Vote Set For Maryland Sports Betting Bill
The Maryland Senate has pushed forward a heavily amended bill to legalize sports betting in the state, giving voters the chance to approve it this year. While the details of how sports betting will work still need to be determined, lawmakers progressed the bill before the closing of the session due to coronavirus.
The bill passed with unanimous support, with the Maryland Senate voting 47-0 on changes that the House were instructed to make the previous day. The House’s amendments to S 4 saw the removal of all language from Page 2 through 25, it’s final page.
Bill S 4 was passed by the House on a vote of 129-3 in an effort to guarantee it would face a legislative referendum this year. If Maryland residents pass the referendum in November, another bill will need to be authored that determines how sports betting will operate, including how it will be taxed.
The revised bill was stripped of all details on who will be allowed to operate a sportsbook in Maryland. Previously, the bill stated that sportsbooks could be established at the state’s casinos, racing tracks, the State Fairgrounds and a new potential stadium that may be built for the NFL’s Washington Redskins.
Before details on who can operate a sportsbook are determined, the House added a stipulation that a Minority Business Enterprise disparity study would need to be carried out. This requires the Maryland Department of Transportation and the state Gaming Control Commission to author a study on how minorities will be impacted by the industry.
Delegate Nick Mosby, who oversaw the expunging of the operator specifications, did so over concerns that the bill would have “compounded the concentration of wealth” by awarding betting licenses only to the “rich white men” who already were benefiting from the gaming industry.
It is likely Mosby’s action is a response to what happened when medical cannabis was legalized in the state. After it was realized most licenses awarded to sell cannabis were given to non-minorities, a disparity study confirmed that minorities were at a disadvantage in applying for licenses.
In response, the Assembly later created another round to help award licenses to minority-owned businesses that gave extra points in the application process to minorities. However, these licenses are still yet to be awarded, highlighting the struggles these parties face when against larger, wealthier competition.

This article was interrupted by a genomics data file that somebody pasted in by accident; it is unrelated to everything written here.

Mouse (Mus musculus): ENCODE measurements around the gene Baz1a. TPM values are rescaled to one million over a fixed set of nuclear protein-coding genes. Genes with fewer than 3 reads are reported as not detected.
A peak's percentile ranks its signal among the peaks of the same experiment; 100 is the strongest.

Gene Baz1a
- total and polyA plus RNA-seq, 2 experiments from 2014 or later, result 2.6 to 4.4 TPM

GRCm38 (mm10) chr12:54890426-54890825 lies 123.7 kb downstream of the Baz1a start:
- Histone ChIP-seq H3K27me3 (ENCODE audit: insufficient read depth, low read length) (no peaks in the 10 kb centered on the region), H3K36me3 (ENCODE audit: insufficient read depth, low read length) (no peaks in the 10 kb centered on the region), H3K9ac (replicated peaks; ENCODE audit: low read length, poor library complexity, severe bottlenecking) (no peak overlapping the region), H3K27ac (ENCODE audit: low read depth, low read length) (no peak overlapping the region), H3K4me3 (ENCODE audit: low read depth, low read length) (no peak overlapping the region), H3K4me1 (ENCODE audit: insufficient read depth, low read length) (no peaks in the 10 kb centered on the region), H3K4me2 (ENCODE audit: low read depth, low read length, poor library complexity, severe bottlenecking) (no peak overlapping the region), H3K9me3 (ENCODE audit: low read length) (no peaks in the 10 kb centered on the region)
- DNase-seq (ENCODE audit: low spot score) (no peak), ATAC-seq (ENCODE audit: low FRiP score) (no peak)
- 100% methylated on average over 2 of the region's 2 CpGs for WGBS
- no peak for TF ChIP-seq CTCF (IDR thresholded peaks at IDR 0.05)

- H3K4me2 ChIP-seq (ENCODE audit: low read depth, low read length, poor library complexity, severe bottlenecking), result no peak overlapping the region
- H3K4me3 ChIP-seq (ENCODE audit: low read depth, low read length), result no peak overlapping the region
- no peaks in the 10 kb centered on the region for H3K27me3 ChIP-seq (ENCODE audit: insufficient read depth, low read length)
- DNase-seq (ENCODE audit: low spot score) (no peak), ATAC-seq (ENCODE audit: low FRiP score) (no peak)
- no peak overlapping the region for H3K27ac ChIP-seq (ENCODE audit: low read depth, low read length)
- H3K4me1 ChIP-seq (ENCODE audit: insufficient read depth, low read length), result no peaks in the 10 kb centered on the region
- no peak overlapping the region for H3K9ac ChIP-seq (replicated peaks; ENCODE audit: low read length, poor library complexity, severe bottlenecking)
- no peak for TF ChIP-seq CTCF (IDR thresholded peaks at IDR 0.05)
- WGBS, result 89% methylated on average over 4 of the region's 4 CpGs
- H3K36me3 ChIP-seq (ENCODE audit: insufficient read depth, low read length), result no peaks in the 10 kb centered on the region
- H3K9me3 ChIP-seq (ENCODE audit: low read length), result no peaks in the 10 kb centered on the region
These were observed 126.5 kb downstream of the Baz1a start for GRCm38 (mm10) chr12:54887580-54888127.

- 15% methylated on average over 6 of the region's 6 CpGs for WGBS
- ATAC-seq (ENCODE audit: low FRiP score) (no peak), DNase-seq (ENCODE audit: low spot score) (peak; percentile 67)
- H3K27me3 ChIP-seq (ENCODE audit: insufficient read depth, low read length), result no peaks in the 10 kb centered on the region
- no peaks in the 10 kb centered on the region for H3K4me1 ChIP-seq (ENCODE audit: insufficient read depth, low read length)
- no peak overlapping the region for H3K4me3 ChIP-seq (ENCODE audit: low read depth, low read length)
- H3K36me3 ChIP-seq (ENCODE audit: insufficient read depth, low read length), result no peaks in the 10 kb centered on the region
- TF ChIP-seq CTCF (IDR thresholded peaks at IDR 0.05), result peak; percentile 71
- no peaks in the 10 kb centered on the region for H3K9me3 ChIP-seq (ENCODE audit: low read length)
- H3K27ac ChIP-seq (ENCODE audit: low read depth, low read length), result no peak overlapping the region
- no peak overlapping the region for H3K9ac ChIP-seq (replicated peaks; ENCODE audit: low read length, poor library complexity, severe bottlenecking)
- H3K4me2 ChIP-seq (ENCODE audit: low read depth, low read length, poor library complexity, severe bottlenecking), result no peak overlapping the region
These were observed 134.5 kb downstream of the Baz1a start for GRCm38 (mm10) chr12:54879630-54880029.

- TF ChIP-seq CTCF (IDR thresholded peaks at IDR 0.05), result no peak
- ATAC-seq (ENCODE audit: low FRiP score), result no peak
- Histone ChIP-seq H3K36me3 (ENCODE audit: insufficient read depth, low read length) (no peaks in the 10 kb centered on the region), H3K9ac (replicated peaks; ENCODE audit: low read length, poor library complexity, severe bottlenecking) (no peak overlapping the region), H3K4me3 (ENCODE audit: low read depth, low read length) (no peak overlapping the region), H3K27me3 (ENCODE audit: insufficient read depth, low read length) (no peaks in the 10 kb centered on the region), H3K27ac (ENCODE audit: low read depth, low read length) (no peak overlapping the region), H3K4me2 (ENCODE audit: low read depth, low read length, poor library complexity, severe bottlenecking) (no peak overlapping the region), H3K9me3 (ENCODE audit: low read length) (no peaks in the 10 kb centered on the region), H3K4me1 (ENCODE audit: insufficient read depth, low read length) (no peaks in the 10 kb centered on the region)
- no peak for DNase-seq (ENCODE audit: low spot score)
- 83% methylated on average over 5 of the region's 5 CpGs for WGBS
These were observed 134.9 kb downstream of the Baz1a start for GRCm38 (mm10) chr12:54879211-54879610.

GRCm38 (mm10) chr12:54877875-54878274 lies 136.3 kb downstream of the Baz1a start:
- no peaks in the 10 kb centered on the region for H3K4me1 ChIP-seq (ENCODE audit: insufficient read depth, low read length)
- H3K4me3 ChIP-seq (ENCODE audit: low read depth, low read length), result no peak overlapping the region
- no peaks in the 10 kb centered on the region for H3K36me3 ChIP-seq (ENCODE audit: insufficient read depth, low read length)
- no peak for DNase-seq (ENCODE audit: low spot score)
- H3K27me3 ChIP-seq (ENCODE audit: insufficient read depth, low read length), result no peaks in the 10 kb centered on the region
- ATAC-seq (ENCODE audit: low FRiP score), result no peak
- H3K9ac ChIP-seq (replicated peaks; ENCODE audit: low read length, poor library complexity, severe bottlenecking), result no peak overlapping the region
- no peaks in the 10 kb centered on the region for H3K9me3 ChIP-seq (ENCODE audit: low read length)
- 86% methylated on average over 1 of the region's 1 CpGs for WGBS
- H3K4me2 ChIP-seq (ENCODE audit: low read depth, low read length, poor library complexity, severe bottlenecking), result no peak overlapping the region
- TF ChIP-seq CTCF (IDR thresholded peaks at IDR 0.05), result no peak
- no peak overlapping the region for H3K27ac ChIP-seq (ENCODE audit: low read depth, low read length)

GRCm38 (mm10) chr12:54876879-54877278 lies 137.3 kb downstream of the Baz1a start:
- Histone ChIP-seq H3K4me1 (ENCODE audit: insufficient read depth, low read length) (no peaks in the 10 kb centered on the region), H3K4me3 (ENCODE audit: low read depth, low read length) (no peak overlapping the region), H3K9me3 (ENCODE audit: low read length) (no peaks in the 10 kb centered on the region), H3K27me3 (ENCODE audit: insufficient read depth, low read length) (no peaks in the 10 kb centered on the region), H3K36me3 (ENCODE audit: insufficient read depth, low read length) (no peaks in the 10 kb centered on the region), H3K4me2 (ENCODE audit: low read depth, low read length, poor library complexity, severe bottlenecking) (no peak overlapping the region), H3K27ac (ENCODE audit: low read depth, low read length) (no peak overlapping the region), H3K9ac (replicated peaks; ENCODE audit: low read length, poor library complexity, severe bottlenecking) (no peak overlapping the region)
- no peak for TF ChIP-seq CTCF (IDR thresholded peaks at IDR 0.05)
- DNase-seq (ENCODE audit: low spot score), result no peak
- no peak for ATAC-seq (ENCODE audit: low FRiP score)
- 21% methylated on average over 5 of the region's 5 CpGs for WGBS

Other aspects of the bill that were cut include a tiered structure that set initial license fees from between $1.5 million to $2.5 million that would be renewable every five years for 25% of that cost. Sports betting would have been taxed at 20%, and licensees would be able to offer both in-person sports betting in addition to an online service.
Lawmakers React to Changes
Some lawmakers have voiced their disappointment at the heavy cuts to the language, with Senate President Bill Ferguson saying although they tried their best, the bill as it stands doesn’t do much. In response, the bill’s author Senator Craig Zucker expressed his belief that calling a referendum now was the right move.
“Well, it needed to go to referendum to approve sports betting and that will happen. Assuming the voters approve it, then we will be allowed to do it. We had a bill that did both that and a whole implementation program. The House would not agree to that implementation program, so we’re going to have to go back and have that discussion again.”– Craig Zucker, Senator, Maryland Legislature
Senate Minority Leader J.B. Jennings outlined that if voters did approve of legalizing sports betting in November, the legislature’s return in January could mean that there is only a two-month delay in launching. The extra time would give lawmakers a chance to decide on things like whether to allow betting on college sports and integrity fees.
Delegate Michele Guyton voiced support for the amendments to help minorities, though added she was worried the Maryland State Fair may lose its opportunity for a license. With less than 1,000 video lottery terminals currently at the racetrack, the Fairgrounds is one of the smaller contenders for a license.
The referendum question for sports betting will appear as: “Do you favor the expansion of commercial gaming in the State of Maryland to authorize sports and event betting for the primary purpose of raising revenue for education?” It is likely that the reference to education will boost its chances of passing.
Like many other states, Maryland’s gaming industry is currently frozen after Governor Larry Hogan as a measure to reduce nonessential public gatherings in the wake of the coronavirus. The order has listed no end date for the mandate, leaving the entire gaming and hospitality industry in limbo until a further announcement.